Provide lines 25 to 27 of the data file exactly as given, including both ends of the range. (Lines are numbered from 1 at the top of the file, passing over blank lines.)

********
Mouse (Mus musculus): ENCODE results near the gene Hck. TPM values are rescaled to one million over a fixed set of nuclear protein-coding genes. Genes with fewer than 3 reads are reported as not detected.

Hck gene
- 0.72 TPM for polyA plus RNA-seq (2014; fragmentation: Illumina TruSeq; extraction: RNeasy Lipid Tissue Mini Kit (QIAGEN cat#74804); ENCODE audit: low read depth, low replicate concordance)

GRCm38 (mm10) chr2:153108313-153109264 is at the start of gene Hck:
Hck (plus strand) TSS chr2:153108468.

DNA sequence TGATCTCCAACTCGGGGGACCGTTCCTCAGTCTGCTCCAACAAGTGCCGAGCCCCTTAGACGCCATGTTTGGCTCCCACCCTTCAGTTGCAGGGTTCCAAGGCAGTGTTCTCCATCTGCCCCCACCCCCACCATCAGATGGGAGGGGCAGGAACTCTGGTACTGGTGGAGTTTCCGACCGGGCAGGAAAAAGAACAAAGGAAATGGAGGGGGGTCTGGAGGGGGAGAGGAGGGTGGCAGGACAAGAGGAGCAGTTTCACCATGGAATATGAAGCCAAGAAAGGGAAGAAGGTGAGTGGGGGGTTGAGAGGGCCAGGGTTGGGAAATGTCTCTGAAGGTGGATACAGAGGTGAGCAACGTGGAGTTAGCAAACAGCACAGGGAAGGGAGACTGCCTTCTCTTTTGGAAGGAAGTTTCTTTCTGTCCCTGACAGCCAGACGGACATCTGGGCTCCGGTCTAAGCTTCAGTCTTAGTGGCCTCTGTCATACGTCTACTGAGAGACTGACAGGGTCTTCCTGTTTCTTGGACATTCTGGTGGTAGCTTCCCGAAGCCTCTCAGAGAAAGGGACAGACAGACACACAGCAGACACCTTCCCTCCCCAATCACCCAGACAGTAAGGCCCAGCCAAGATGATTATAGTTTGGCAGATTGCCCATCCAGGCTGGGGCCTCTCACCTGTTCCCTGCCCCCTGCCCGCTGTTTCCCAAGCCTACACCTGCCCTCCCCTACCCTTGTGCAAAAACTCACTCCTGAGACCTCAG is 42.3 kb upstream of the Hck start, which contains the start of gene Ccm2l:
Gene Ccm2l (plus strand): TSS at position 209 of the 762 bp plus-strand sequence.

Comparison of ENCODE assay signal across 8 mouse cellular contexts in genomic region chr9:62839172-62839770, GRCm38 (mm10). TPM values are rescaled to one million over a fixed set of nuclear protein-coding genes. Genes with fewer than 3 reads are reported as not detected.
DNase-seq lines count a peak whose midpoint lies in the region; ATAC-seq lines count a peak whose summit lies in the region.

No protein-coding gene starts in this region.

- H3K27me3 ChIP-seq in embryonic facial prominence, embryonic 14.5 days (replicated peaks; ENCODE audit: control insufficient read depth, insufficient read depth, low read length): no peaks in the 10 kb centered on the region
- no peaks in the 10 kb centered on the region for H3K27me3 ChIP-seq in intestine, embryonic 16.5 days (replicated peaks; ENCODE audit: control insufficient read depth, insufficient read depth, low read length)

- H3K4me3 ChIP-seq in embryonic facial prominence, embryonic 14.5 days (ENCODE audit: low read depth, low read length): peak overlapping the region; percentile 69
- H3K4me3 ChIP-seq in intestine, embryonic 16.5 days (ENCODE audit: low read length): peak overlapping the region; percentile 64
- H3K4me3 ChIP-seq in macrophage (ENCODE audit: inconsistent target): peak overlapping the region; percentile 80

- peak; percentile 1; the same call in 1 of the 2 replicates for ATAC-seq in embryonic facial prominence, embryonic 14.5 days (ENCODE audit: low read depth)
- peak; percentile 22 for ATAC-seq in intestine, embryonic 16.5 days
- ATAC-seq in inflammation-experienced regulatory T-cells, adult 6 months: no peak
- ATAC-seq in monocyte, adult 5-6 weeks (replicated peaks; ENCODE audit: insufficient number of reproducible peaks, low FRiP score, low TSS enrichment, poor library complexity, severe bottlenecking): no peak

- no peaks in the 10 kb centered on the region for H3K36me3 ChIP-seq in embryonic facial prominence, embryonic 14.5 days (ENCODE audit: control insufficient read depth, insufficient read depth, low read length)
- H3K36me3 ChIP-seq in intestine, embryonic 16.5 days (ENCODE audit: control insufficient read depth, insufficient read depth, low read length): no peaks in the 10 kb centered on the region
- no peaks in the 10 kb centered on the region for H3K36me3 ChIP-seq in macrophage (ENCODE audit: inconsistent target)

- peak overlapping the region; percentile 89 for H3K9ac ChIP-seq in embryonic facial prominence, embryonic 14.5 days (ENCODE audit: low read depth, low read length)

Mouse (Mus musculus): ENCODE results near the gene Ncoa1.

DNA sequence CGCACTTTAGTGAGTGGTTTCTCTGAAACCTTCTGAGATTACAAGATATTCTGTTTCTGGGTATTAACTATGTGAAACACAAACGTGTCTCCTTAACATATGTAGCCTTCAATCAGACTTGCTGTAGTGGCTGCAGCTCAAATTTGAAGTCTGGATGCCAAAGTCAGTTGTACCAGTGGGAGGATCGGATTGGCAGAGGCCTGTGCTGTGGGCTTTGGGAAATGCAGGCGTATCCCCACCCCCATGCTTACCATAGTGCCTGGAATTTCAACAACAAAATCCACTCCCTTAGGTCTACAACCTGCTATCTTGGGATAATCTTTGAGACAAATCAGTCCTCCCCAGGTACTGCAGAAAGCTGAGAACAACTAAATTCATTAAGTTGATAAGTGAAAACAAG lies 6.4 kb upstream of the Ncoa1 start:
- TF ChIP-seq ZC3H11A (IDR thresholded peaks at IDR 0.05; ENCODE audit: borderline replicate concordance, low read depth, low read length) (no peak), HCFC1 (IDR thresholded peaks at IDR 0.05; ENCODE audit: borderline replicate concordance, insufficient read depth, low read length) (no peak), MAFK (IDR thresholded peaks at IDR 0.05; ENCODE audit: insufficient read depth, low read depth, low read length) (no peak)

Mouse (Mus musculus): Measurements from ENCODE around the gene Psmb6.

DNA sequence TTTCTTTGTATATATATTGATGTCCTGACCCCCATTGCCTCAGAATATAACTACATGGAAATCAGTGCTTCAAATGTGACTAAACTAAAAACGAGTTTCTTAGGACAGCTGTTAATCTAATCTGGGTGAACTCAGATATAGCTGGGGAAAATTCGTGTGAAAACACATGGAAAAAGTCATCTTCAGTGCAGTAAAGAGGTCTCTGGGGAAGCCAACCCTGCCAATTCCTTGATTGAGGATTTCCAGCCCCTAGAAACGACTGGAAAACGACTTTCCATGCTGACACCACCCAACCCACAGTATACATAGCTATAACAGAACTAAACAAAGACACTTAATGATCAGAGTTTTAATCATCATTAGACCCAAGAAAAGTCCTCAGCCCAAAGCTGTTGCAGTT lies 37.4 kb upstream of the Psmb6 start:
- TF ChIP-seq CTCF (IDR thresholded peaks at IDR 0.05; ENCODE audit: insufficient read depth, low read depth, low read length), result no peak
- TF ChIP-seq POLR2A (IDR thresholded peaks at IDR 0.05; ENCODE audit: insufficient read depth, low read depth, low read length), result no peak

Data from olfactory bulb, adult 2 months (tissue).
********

DNA sequence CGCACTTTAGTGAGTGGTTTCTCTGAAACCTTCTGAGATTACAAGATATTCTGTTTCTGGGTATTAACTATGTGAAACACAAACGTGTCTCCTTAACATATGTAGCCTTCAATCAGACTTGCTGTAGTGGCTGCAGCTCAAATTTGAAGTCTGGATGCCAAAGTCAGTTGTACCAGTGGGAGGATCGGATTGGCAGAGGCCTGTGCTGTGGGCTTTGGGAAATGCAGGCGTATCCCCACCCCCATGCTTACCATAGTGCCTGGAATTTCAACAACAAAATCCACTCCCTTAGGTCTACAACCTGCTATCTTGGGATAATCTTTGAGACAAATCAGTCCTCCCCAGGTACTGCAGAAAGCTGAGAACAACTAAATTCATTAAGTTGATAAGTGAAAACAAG lies 6.4 kb upstream of the Ncoa1 start:
- TF ChIP-seq ZC3H11A (IDR thresholded peaks at IDR 0.05; ENCODE audit: borderline replicate concordance, low read depth, low read length) (no peak), HCFC1 (IDR thresholded peaks at IDR 0.05; ENCODE audit: borderline replicate concordance, insufficient read depth, low read length) (no peak), MAFK (IDR thresholded peaks at IDR 0.05; ENCODE audit: insufficient read depth, low read depth, low read length) (no peak)

Mouse (Mus musculus): Measurements from ENCODE around the gene Psmb6.